SMITHFIELD – School Resource Officer Ryan Perry and his therapy dog, Grace, are celebrating two years in service by earning the K9 Officer Program certification from the American Kennel Club.
Grace, pronounced as Gracie, is the second therapy dog in Rhode Island to receive the distinction, which honors dogs that work in government agencies with a unique set of skills, including temperament and intelligence, in Grace’s case.
Grace’s name is an acronym meaning Giving Relief and Compassion and Emotional Support.
Perry said the national award is an honor, and said Grace, who works with him from 7 a.m. to 3 p.m. at Smithfield High School in the SRO office, is deserving. Grace, an Australian Labradoodle, helps calm students in crisis and gives comfort in stressful situations.
“She comes in to work with me every day. She loves it. She’s right by my side all day,” said Perry.
On the weekends, Grace lives with Perry, his wife and two children. He said while they love having her be a normal pet dog, Grace prefers to work.
“She hates the weekends. She doesn’t get to leave and go to work,” he said.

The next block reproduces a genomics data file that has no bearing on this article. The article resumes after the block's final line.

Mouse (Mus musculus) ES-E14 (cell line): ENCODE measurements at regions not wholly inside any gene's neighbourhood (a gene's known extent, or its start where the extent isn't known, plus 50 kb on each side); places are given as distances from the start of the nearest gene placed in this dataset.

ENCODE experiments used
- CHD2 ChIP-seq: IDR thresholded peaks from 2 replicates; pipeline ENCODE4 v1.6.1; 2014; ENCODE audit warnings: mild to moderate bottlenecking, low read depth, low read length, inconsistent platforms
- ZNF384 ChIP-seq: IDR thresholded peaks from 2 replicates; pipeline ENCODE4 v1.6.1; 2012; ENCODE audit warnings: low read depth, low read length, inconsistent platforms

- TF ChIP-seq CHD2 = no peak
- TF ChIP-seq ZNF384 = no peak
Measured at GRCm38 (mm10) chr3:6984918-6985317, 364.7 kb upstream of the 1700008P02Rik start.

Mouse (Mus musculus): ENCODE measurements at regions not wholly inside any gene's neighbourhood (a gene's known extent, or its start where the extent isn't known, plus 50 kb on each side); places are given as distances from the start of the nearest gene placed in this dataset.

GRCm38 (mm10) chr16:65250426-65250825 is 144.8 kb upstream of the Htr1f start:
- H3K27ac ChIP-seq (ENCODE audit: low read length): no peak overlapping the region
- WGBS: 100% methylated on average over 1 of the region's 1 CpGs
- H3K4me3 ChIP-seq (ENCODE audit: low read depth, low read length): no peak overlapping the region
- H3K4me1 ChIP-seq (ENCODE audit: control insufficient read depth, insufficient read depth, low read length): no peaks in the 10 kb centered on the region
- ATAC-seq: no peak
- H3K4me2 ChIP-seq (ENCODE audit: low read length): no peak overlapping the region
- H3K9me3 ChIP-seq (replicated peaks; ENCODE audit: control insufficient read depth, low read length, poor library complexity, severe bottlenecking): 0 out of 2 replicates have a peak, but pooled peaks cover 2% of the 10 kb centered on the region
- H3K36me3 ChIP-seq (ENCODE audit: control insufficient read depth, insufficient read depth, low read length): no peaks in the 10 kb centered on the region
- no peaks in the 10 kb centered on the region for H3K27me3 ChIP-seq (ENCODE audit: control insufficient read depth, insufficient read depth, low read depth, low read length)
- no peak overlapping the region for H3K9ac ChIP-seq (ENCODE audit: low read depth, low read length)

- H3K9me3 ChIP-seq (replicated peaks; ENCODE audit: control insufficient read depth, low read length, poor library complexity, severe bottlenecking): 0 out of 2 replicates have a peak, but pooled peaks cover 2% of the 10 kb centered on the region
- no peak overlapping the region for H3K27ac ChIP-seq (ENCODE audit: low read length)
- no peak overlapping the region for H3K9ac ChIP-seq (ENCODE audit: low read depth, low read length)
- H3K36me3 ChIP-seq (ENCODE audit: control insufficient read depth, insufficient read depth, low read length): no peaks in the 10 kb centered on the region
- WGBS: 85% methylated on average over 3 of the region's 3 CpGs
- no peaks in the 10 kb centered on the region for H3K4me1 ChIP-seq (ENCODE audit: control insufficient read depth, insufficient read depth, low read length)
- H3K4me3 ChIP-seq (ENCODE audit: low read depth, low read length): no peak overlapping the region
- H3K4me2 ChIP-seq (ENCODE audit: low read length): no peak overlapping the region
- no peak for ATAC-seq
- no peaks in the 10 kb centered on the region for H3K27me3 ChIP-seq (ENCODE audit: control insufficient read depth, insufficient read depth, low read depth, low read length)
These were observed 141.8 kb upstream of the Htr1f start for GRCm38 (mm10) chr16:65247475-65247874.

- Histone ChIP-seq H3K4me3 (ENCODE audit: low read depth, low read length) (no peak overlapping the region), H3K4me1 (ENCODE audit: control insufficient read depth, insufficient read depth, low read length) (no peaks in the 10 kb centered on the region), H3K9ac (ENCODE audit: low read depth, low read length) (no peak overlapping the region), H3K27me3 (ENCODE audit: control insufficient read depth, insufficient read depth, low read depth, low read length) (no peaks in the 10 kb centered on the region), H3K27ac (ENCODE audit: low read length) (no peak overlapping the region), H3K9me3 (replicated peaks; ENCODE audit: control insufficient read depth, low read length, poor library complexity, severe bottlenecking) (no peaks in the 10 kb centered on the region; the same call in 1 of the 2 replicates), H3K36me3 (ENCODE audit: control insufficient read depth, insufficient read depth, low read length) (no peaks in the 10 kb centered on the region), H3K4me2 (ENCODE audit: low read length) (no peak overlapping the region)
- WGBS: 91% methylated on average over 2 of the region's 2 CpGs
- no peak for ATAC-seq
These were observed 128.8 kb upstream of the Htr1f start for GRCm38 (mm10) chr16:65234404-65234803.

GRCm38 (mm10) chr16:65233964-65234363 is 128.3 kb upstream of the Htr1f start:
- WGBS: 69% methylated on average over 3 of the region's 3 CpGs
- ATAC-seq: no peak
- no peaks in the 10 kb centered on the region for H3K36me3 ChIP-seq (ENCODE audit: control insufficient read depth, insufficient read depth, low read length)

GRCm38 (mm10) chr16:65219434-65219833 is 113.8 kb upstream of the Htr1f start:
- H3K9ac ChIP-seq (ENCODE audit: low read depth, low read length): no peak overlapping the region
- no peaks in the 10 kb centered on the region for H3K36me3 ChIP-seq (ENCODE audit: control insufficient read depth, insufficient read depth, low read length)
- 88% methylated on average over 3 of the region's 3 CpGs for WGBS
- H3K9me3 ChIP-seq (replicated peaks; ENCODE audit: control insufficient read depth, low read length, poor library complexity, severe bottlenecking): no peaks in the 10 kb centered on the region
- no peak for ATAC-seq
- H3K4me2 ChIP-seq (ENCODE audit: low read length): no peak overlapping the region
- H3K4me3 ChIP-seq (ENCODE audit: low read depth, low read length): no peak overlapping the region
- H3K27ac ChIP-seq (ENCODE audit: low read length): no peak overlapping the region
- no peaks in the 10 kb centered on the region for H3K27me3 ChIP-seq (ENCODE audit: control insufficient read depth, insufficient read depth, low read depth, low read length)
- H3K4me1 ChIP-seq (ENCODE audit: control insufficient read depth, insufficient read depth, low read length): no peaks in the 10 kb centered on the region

Grace is a “purpose-bred” dog, trained specifically to have a calm temperament. Perry said he was “voluntold” to pick up the therapy dog program, and said it made sense with him working in the schools. He said he and Grace enjoy the work, which often takes them out of SHS to elementary schools, libraries, the Senior Center and other community events.
“She has a calming presence and makes all different types of situations feel comfortable,” said Perry.
Sitting on a blanketed chair in Perry’s office at the high school, Grace makes it easier for students to open up to a police officer, said Perry, a community officer with the Smithfield Police Department who works with students and community organizations to create bonds.
“Most people don’t love to talk to a cop. It’s not like talking to a normal cop when Grace is sitting there,” he said.
Grace sits with Perry while dealing with conflicts with students and other stressful situations, and her training to be hyper-obedient ensures that she will not get in the way during dangerous situations.
While Grace is naturally calm, she still gets a case of the “zoomies” now and again and can be seen on video running around the courtyard at SHS to the delight of students in classrooms nearby.
Perry picked up Grace from Ocean State Labradoodles in North Smithfield and trained two times a week for one year. There is now a weekly training that she will continue while in service. Perry is also a member of the Statewide League of Comfort Dogs and trains with others.
Karen McCarthy of Courtesy Canine, an AKC dog trainer, nominated Grace for her award. Grace also earned the AKC Canine Good Citizen Award last year.
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